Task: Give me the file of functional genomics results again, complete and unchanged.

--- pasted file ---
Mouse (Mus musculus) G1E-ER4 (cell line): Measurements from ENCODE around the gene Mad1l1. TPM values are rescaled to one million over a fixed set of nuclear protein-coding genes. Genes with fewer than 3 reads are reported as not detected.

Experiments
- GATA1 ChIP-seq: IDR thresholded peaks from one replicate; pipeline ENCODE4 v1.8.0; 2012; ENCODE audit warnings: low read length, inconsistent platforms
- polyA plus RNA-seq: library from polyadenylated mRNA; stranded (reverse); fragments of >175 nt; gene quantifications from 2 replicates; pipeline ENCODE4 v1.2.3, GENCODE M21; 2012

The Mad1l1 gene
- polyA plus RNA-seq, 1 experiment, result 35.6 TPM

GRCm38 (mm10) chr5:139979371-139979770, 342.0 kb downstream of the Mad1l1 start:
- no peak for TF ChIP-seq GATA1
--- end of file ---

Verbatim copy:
Mouse (Mus musculus) G1E-ER4 (cell line): Measurements from ENCODE around the gene Mad1l1. TPM values are rescaled to one million over a fixed set of nuclear protein-coding genes. Genes with fewer than 3 reads are reported as not detected.

Experiments
- GATA1 ChIP-seq: IDR thresholded peaks from one replicate; pipeline ENCODE4 v1.8.0; 2012; ENCODE audit warnings: low read length, inconsistent platforms
- polyA plus RNA-seq: library from polyadenylated mRNA; stranded (reverse); fragments of >175 nt; gene quantifications from 2 replicates; pipeline ENCODE4 v1.2.3, GENCODE M21; 2012

The Mad1l1 gene
- polyA plus RNA-seq, 1 experiment, result 35.6 TPM

GRCm38 (mm10) chr5:139979371-139979770, 342.0 kb downstream of the Mad1l1 start:
- no peak for TF ChIP-seq GATA1